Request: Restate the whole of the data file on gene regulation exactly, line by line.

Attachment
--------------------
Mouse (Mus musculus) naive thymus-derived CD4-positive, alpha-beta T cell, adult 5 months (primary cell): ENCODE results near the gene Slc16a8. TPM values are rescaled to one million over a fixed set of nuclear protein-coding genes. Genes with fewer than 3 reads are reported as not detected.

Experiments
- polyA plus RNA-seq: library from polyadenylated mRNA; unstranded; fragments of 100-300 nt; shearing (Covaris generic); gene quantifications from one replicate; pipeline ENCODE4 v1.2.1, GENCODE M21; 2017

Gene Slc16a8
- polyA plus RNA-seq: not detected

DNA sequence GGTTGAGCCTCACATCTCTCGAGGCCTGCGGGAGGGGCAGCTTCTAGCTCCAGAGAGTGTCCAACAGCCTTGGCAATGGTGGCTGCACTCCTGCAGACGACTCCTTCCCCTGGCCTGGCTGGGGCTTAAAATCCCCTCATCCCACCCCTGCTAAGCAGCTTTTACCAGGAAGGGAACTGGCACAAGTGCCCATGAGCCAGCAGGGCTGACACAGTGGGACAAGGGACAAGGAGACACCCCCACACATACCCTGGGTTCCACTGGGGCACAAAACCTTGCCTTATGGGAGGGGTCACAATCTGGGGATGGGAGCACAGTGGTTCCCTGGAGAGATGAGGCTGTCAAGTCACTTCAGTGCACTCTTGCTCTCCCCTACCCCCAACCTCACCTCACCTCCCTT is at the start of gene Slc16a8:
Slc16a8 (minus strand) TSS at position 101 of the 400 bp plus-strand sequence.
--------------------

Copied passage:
Mouse (Mus musculus) naive thymus-derived CD4-positive, alpha-beta T cell, adult 5 months (primary cell): ENCODE results near the gene Slc16a8. TPM values are rescaled to one million over a fixed set of nuclear protein-coding genes. Genes with fewer than 3 reads are reported as not detected.

Experiments
- polyA plus RNA-seq: library from polyadenylated mRNA; unstranded; fragments of 100-300 nt; shearing (Covaris generic); gene quantifications from one replicate; pipeline ENCODE4 v1.2.1, GENCODE M21; 2017

Gene Slc16a8
- polyA plus RNA-seq: not detected

DNA sequence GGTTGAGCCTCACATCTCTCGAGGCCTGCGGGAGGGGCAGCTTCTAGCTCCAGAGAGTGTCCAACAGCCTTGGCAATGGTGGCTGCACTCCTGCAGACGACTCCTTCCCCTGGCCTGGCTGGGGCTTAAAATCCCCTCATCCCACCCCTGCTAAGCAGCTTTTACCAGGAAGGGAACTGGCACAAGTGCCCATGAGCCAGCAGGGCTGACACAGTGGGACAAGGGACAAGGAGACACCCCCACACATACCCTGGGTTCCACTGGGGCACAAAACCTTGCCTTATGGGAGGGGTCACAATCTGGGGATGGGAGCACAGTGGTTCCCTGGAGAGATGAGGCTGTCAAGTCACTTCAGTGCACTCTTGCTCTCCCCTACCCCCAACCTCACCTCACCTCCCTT is at the start of gene Slc16a8:
Slc16a8 (minus strand) TSS at position 101 of the 400 bp plus-strand sequence.